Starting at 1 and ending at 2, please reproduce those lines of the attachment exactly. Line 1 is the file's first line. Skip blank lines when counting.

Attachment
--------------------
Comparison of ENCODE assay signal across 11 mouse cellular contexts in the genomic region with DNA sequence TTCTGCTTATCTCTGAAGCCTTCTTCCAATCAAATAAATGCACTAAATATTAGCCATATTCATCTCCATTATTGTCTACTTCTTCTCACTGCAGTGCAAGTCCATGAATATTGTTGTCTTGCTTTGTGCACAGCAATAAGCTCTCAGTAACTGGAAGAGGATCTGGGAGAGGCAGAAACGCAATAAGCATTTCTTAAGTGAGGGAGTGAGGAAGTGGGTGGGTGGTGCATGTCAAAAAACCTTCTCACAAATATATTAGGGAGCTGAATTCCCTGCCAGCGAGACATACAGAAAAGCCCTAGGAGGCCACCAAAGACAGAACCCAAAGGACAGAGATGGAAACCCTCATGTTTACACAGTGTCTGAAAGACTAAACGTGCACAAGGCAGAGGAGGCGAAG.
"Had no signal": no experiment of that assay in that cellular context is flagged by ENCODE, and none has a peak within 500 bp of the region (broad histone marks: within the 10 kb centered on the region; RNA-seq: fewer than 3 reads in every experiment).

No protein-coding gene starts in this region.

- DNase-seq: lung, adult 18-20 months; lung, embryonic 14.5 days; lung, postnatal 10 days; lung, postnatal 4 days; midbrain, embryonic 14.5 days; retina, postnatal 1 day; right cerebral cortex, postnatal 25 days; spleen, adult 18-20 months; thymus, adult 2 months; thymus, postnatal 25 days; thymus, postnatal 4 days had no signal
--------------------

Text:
Comparison of ENCODE assay signal across 11 mouse cellular contexts in the genomic region with DNA sequence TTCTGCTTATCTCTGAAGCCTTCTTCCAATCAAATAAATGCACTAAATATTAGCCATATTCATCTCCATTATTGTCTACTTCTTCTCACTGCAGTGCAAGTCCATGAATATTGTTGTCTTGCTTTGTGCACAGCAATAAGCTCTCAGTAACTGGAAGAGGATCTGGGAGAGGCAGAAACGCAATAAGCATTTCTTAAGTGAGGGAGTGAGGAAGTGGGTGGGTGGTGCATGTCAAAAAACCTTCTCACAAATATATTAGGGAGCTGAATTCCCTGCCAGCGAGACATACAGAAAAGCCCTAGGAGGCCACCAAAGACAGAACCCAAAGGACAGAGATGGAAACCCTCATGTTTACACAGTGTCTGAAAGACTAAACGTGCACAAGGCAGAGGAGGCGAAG.
"Had no signal": no experiment of that assay in that cellular context is flagged by ENCODE, and none has a peak within 500 bp of the region (broad histone marks: within the 10 kb centered on the region; RNA-seq: fewer than 3 reads in every experiment).